The Risk-Return Matrix


The surprise victory of Donald Trump in the US presidential election has added fuel to the reflation trade that began in the September quarter. While US stocks have responded positively to reach record highs, the most notable move in markets has been in bond yields. US Treasury yields set the tone for a continuation of the sell-off in bonds that has spilled over into yield “proxies” such as A-REITs and defensive industrial stocks. 

While we had not expected a Trump victory, the ideas that inflation risks were rising and central-bank suppression of bond yields had gone too far were important themes that we had increasingly reflected in our portfolios. The most visible representation of this thinking was our relatively high cash holding, a position based on a view that capital losses on bonds were inevitable and while we expected a low return on cash, it would be better than the losses on bonds. Bond proxies (such as A-REITs) have also suffered from significantly extended valuations and they remain vulnerable to a significant repricing. 

The challenge for investors is that valuations on most assets are at best fair, and, in most cases more demanding, meaning the risk of loss in many assets is elevated. In the context of our investment framework where we assess medium-term (three-year) return expectations against risk measured as a composite of the risk of capital loss and the potential size of that loss, there are limited assets offering appealing returns for the risk embedded in owning these assets.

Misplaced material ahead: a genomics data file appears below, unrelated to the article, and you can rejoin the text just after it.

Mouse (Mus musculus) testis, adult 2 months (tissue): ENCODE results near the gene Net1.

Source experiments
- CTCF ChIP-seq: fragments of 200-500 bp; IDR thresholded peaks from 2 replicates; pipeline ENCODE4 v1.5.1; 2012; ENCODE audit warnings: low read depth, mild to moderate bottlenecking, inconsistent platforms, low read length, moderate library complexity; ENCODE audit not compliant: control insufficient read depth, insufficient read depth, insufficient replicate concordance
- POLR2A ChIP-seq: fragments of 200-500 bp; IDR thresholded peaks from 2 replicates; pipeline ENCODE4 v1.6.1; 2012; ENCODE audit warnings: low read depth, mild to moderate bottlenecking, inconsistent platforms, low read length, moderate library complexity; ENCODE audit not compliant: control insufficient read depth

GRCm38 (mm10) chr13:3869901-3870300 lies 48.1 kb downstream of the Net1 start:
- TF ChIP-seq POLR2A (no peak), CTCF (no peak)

In this framework, broader Australian equities stand out as offering reasonable medium-term returns given undemanding valuations. At the other end of the spectrum, we remain concerned about A-REITs (even though they have performed poorly of late) as valuations remain stretched and their sensitivity to small changes in bond yields remains high. Interestingly, while sovereign bonds offer poor return prospects the potential for big losses from owning bonds is relatively low. On balance, the concentration of assets in the lower left-hand quadrant is consistent with retaining a conservative stance notwithstanding enthusiasm around a Trump presidency. As we have seen during the campaign, the reality and the rhetoric may be poles apart. 

The Risk-Return Matrix 

As at 30 November 2016.

 

The Risk-Return Matrix shows the attractiveness of key Australian and global asset classes. Likely returns are judged on an absolute-return perspective. Risk is based on the likelihood of capital loss.

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